Saturday, November 10, 2012
Bright future for our liberty-loving brand of GOP?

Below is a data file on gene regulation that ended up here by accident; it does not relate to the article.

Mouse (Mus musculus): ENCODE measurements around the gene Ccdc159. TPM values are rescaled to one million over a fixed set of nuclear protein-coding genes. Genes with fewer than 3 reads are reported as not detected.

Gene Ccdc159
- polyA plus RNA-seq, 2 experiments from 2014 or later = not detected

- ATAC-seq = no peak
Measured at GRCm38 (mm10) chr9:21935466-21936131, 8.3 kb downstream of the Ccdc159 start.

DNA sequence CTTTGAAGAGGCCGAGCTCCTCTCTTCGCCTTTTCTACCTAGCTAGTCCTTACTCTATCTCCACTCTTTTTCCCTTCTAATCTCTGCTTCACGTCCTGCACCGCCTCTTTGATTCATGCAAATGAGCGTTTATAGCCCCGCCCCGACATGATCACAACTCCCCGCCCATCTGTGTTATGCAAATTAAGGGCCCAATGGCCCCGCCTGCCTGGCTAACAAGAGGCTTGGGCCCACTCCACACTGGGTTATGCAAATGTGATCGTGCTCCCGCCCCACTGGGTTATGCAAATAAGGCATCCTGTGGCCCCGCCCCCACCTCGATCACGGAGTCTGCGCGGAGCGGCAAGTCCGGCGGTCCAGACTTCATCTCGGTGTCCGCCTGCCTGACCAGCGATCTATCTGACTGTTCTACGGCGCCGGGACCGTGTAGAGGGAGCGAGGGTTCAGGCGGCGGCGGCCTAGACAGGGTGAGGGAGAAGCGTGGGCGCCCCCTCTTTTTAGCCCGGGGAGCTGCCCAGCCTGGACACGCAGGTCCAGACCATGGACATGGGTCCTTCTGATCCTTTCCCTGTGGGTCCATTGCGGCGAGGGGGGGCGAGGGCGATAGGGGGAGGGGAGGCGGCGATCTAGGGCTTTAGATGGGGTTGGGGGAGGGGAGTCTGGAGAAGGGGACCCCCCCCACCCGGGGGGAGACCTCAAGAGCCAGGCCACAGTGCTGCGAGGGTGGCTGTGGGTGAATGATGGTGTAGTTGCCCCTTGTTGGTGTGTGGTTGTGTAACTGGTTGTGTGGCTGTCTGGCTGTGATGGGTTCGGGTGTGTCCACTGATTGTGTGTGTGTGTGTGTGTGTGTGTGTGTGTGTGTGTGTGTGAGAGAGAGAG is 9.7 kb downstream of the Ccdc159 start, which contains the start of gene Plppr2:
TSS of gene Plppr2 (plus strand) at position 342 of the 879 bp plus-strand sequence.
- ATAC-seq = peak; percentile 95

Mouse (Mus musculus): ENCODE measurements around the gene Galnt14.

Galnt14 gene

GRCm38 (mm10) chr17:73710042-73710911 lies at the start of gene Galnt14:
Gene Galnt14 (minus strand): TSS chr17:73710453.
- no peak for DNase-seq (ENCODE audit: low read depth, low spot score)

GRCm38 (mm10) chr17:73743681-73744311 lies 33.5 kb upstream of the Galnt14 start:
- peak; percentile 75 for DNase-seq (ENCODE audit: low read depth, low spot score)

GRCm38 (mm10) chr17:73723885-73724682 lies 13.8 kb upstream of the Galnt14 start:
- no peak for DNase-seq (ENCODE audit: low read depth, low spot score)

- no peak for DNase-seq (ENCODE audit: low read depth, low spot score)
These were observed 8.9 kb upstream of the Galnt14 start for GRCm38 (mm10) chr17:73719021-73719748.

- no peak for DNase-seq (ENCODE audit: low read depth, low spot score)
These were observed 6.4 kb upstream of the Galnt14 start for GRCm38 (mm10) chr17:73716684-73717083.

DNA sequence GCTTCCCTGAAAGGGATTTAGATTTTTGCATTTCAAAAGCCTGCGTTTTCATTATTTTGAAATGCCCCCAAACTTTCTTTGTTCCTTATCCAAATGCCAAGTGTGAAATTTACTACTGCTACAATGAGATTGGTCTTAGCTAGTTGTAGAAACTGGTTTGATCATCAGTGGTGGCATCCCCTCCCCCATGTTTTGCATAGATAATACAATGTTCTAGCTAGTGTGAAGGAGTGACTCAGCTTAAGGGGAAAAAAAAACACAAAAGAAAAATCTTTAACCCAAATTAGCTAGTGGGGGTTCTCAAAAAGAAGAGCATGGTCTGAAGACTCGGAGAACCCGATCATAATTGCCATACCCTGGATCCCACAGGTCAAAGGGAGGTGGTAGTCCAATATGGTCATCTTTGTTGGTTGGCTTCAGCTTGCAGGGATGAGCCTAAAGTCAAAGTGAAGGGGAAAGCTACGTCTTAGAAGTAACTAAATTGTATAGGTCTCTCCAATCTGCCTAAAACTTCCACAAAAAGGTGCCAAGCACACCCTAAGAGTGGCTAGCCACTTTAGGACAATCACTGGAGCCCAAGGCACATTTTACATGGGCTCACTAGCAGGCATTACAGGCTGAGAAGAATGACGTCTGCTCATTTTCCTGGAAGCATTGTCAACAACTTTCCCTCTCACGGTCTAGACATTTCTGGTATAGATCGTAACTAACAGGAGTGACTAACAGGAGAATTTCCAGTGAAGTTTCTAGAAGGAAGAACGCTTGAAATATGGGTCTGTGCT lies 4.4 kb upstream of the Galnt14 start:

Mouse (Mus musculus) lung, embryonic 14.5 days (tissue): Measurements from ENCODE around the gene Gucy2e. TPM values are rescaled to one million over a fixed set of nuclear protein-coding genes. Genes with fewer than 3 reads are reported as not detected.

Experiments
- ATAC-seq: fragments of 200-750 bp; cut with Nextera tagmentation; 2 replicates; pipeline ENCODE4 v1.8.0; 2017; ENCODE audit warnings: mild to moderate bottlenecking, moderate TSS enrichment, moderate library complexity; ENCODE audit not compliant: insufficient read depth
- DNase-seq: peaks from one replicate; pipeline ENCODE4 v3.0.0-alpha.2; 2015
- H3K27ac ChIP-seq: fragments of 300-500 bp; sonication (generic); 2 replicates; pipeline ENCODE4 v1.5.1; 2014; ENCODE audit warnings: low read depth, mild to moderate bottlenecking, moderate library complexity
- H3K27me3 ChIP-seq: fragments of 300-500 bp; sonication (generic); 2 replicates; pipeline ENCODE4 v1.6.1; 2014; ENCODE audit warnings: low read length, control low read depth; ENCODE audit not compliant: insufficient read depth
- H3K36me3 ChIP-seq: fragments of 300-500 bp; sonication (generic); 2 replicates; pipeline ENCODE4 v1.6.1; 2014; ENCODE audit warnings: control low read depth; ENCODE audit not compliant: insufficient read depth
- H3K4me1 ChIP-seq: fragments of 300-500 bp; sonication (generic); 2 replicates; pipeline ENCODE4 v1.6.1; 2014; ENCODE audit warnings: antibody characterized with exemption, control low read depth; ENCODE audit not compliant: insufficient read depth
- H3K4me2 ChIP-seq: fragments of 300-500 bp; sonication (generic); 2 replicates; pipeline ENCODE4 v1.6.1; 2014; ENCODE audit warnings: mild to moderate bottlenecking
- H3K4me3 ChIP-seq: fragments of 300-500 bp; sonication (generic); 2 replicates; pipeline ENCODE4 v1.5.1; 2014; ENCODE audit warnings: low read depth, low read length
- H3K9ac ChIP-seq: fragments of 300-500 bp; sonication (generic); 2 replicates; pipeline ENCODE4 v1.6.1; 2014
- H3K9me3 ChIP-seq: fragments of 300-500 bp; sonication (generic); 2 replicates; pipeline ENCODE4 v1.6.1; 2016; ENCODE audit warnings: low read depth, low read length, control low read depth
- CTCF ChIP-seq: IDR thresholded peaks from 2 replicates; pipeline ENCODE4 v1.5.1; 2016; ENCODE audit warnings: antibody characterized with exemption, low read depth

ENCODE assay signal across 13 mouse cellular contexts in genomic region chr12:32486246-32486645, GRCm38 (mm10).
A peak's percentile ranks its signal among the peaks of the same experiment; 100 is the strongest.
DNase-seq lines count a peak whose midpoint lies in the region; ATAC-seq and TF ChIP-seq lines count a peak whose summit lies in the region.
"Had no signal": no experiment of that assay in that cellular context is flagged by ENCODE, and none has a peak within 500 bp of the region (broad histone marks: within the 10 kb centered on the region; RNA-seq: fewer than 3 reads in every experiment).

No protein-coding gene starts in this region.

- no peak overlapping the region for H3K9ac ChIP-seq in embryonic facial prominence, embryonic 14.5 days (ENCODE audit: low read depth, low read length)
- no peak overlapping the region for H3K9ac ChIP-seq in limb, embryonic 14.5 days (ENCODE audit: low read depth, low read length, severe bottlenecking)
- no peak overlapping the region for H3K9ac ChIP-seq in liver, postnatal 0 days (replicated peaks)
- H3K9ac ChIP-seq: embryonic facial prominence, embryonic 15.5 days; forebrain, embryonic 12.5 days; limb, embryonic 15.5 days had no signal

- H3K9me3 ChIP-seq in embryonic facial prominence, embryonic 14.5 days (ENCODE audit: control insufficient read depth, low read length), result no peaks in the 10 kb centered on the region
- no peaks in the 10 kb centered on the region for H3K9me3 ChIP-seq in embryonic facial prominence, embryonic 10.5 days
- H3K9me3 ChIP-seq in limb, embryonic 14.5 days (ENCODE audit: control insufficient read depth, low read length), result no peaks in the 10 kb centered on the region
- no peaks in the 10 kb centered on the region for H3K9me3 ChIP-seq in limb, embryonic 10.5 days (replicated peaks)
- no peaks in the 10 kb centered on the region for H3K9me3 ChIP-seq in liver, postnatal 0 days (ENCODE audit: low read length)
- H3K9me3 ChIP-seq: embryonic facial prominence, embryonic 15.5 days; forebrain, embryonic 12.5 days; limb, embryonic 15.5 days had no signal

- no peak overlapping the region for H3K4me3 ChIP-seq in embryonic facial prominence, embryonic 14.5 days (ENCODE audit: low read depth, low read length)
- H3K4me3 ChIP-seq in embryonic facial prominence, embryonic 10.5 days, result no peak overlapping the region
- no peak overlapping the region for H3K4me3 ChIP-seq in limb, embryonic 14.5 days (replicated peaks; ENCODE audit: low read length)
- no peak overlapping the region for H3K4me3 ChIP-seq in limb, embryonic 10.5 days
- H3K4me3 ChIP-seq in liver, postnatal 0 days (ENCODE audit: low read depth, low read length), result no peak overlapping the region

by Clifford F. Thies While the President claims a mandate by reason of being re-elected with 50.4 percent of the vote, and in spite of the Republicans holding onto the U.S. House of Representatives, we could see a very bright future for the GOP? The Republican Party is shifting big our way. First, while we were unreserved in supporting Mitt Romney once he emerged as the prospective nominee of the Republican Party, his brand of moderate Republicanism didn't win. And, not only did he lose in the Presidential, but his disregard of the base cost us Senate seats in four Red states, and did not help us in any Purple or Blue states. As a result, the Democrats added to their majority in the U.S. Senate, as well as retained the White House. Second, the turnover within the Republican Party is decidedly libertarian and conservative. We are very happy to see Jeff Flake move up to the U.S. Senate, and to see many victories in Congressional races and in state and local races of Republican Liberty Caucus-endorsed candidates. Third, contrary to the claims of the liberal elites, our party is well-positioned for the future racial and ethnic diversity of the country in the places where we are strong. No, not so much in the midwest. I will grant that. But, in the south and southwest, and in the Rocky Mountain west, our party has a strong line-up of candidates reflecting the diversity of the country. True, at this time, we don't have the support we need to have from blacks and non-Cuban hispanics; and, our minority candidates - like Gov. Susanna Martinez and Gov. Bobby Jindal, Lt. Gov. Jennifer Carroll and Cong. Tim Scott - are mostly elected by white voters based on their policies and personal qualifications. But, their success within our party personifies our commitment to judge people by the content of their character rather than the color of their skin. Fourth, we have the prospect of monster gains in the upcoming midterms. I'm not going to make an economic forecast based on merely a couple days of post-election news, but the stock market has tanked, and layoff notices are everywhere. If the President does not work with the Republicans in Congress to find common ground (notice I didn't say compromise) so as to deal with the federal government's on-going fiscal crisis, the results could be devastating in terms of the economy and Democratic prospects in 2014. Fifth, and this is uber exciting, is the line-up of potential candidates we have for the next Presidential election. This year, the pickings were slim. But, just think about some of the potential candidates we have for 2016: Gov. John Kasich and Sen. Marco Rubio. For various reasons, they and others like them were not candidates this year. Yet, they represent mainstream conservative values both in terms of social and economic policy; and come from big, swing states; and, so, look to be ideal candidates four years out. Sixth, and finally, Joe Biden. Need I say more? BREAKING... Reaganite Republican reports that Allen West may actually be ahead in the vote count, albeit by a small margin of 195 vote. If true, this would result in a recount. I don't know if this change is due to the counting of the absentee ballots or to the correction of one or more of the "irregularities" noticed in the initial counting.